While the screen is nowhere near as detailed or well color-balanced as DLO’s packaging and web marketing materials—it actually has a strong blue tint and lower resolution than the official images would suggest—it uses OLED technology, which lets on-screen text appear bright and easy to read. Its controls are interesting, too: it uses three concentric circles, essentially overlapping a four-direction navigation ring directly between the same buttons you’ve seen on the first two iPod shuffles and Apple’s iPod and Mac Apple Remotes. This mightn’t be the most intuitive place to locate these buttons, particularly since there’s a tendency to try to hit the play/pause button at center as an “OK” button, but once you get the hang of it, it’s obvious that this system makes really good use of the remote’s limited space.


iPod menu navigation is limited but practical, with one big exception. You’re given access to Music, Videos, Settings, and Now Playing options, then Playlists, Artists, Albums, Genres, Songs, and Composers. Notably, audiobooks are added to that sub-menu if you have any, and playing back audio is exactly as you’d expect: you can use the integrated track buttons to scrub within or change tracks, the volume buttons to adjust the system’s audio level, and the play/pause button to start or halt playback. The remote shuts off automatically after several seconds of inactivity, but for some reason, it can’t be used to turn off iBoom JukeBox; the system requires a touch on its top panel to deactivate the speakers.


Though that’s a little annoying, the system’s real problem is its approach to video. Yes, the remote has a Video option, and it does include a separate sub-menu for Movies, Music Videos, TV Shows, Video Podcasts, and Rented Movies. Yet while iBoom JukeBox lets you start playback on videos, it doesn’t give you any way to watch them. Plugging your iPod in and activating video mode flips the iPod into a generic Apple Accessory Connected screen, and though you can hear the sound, you can’t see what’s playing. Compounding this problem, which is more likely Apple’s fault than DLO’s, the latter company suggests that users buy a special AV cable to view the videos on an external television, rather than including one in the box. Regardless of who’s to blame for this half-baked approach to video playback, iBoom JukeBox loses points for doing something poorly rather than just not doing it at all.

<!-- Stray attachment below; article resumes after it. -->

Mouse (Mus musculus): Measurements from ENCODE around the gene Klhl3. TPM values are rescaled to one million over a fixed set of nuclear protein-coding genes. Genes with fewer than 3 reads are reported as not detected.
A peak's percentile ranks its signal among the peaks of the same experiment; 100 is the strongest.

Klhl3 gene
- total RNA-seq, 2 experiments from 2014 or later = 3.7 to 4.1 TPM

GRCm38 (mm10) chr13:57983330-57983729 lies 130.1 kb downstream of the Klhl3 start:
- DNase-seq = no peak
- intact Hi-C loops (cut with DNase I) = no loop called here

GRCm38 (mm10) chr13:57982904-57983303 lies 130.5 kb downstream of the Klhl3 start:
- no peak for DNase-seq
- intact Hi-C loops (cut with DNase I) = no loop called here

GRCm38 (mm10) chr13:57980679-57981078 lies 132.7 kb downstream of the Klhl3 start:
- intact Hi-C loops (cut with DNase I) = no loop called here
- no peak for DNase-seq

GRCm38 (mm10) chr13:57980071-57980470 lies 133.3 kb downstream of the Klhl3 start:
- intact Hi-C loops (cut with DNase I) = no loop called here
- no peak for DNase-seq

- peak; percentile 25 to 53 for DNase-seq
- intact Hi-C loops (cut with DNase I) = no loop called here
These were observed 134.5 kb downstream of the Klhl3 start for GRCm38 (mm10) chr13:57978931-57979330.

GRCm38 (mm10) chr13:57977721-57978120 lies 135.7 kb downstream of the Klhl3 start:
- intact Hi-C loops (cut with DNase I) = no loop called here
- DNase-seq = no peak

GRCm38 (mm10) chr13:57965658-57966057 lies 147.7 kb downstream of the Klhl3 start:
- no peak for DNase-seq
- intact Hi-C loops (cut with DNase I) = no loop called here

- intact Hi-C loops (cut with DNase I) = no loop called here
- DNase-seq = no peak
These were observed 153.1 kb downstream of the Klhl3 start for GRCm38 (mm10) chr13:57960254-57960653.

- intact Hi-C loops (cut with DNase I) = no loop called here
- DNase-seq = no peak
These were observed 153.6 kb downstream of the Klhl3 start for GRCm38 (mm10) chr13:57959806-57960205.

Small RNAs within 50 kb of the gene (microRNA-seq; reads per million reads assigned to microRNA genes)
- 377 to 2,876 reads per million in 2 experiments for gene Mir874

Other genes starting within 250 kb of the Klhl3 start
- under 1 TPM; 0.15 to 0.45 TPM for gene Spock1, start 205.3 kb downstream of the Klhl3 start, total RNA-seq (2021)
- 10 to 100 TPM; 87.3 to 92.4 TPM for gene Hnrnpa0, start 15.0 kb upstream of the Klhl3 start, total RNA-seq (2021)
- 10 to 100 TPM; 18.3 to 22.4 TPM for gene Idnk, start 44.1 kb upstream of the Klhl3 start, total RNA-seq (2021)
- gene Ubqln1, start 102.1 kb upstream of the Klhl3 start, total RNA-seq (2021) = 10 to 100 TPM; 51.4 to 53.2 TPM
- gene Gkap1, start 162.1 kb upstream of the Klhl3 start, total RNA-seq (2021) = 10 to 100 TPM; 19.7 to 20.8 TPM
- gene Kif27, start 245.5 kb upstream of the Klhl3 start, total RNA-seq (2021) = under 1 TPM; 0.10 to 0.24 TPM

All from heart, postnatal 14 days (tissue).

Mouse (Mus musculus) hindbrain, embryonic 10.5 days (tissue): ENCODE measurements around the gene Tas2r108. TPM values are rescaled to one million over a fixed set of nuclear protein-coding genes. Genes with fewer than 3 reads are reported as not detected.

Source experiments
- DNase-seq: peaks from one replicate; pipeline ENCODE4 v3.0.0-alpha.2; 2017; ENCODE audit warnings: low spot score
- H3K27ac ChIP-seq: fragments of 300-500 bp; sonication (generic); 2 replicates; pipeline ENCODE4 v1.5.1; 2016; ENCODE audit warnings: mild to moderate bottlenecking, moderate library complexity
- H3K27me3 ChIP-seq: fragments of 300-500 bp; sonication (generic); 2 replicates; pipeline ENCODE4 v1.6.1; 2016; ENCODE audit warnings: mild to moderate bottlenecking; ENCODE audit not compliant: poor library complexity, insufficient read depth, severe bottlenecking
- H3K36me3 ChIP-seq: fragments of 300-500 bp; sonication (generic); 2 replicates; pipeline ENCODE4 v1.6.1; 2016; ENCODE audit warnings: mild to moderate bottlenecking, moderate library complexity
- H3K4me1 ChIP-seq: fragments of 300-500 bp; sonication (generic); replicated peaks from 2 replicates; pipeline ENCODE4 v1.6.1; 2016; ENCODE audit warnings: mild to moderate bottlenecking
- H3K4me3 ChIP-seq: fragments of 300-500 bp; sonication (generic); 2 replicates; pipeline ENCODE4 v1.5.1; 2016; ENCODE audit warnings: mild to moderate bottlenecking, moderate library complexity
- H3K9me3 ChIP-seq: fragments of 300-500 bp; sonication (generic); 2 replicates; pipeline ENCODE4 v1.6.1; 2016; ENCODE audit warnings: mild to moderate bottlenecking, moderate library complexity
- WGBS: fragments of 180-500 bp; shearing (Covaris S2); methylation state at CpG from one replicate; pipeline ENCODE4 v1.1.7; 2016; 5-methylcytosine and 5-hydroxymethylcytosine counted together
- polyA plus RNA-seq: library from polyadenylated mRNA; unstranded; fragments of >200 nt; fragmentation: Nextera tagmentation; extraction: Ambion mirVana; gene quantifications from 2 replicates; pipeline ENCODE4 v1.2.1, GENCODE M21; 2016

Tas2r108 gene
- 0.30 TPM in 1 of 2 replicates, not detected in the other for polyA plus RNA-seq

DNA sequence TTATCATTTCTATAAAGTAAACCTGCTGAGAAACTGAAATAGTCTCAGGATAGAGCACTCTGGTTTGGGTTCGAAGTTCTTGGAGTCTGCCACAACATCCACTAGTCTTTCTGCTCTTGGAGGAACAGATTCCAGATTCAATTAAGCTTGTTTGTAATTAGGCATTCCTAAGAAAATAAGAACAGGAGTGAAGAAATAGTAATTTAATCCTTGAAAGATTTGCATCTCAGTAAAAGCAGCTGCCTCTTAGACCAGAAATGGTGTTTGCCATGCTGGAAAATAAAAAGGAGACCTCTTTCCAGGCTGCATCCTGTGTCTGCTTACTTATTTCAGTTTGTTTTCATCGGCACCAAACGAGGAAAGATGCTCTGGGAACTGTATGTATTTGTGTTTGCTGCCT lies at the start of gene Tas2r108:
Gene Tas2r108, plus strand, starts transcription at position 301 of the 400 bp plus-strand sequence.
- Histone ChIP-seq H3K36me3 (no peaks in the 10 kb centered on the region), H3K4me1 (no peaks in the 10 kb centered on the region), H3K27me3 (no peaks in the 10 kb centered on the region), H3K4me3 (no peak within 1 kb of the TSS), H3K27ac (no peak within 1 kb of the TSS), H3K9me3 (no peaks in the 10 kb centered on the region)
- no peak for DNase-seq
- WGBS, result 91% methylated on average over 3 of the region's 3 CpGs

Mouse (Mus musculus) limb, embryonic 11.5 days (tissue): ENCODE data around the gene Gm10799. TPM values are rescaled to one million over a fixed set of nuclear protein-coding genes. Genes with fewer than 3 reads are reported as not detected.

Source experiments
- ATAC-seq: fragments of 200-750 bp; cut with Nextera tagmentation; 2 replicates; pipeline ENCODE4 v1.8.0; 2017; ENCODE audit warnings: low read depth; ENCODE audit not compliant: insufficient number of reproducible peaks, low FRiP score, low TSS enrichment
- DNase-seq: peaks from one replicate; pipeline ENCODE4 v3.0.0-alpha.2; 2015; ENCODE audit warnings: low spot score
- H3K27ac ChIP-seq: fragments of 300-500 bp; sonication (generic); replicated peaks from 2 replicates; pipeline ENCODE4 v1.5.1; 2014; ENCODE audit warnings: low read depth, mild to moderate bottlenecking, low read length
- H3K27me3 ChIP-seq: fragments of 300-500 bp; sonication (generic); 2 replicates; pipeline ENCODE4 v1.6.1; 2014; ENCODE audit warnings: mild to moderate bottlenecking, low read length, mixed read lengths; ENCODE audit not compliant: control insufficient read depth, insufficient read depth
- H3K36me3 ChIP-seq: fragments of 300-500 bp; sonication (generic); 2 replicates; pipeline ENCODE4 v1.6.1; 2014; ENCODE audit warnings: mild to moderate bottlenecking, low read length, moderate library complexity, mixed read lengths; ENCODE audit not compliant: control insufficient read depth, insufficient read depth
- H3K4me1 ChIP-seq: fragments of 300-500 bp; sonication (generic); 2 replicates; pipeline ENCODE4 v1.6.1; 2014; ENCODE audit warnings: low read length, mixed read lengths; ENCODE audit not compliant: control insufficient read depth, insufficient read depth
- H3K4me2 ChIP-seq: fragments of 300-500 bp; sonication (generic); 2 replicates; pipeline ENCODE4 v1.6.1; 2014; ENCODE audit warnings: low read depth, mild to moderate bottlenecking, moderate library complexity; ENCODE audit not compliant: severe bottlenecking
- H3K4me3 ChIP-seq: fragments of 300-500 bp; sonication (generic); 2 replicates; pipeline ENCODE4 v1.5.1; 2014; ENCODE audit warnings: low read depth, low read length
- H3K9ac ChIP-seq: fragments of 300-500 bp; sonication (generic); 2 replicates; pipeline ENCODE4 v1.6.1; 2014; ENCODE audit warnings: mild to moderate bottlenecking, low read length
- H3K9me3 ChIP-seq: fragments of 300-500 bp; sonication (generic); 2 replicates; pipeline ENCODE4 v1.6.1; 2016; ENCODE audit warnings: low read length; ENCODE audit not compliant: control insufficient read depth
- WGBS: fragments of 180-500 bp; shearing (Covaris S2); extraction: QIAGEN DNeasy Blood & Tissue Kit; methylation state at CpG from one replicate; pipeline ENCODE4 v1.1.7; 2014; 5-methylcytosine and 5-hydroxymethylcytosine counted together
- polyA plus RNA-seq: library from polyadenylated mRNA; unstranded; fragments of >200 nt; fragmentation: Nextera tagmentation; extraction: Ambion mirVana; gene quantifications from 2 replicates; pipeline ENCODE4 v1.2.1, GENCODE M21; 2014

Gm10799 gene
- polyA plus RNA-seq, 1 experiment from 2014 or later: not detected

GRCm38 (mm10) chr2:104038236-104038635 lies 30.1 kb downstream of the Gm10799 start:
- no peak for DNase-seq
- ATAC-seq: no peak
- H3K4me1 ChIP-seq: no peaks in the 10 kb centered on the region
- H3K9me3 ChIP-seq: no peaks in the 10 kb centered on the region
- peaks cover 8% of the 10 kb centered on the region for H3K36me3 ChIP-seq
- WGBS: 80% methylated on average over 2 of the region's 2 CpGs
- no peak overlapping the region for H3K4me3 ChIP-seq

Our recommendation of iBoom JukeBox is therefore positive overall, but qualified. What DLO is selling for $200 isn’t a $150 speaker with a $50 remote—it’s actually more like a $150 speaker with a remote that couldn’t have been had for less than $125 two years ago, though it would have been bundled with a dock that accounted for part of that price. By cutting out the dock, pairing the remote with good speakers, and then improving the remote’s performance over color-screened ones we’ve previously tested, DLO has delivered a very good value for a large group of users: those who don’t care about video output, but want a set of good speakers for 10-foot listening, plus a cool way to easily control what’s playing through them. If that sounds like you, iBoom JukeBox is worthy of your consideration.


Editors' Note: iLounge only reviews products in "final" form, but many companies now change their offerings - sometimes several times - after our reviews have been published. This iLounge article provides more information on this practice, known as revving.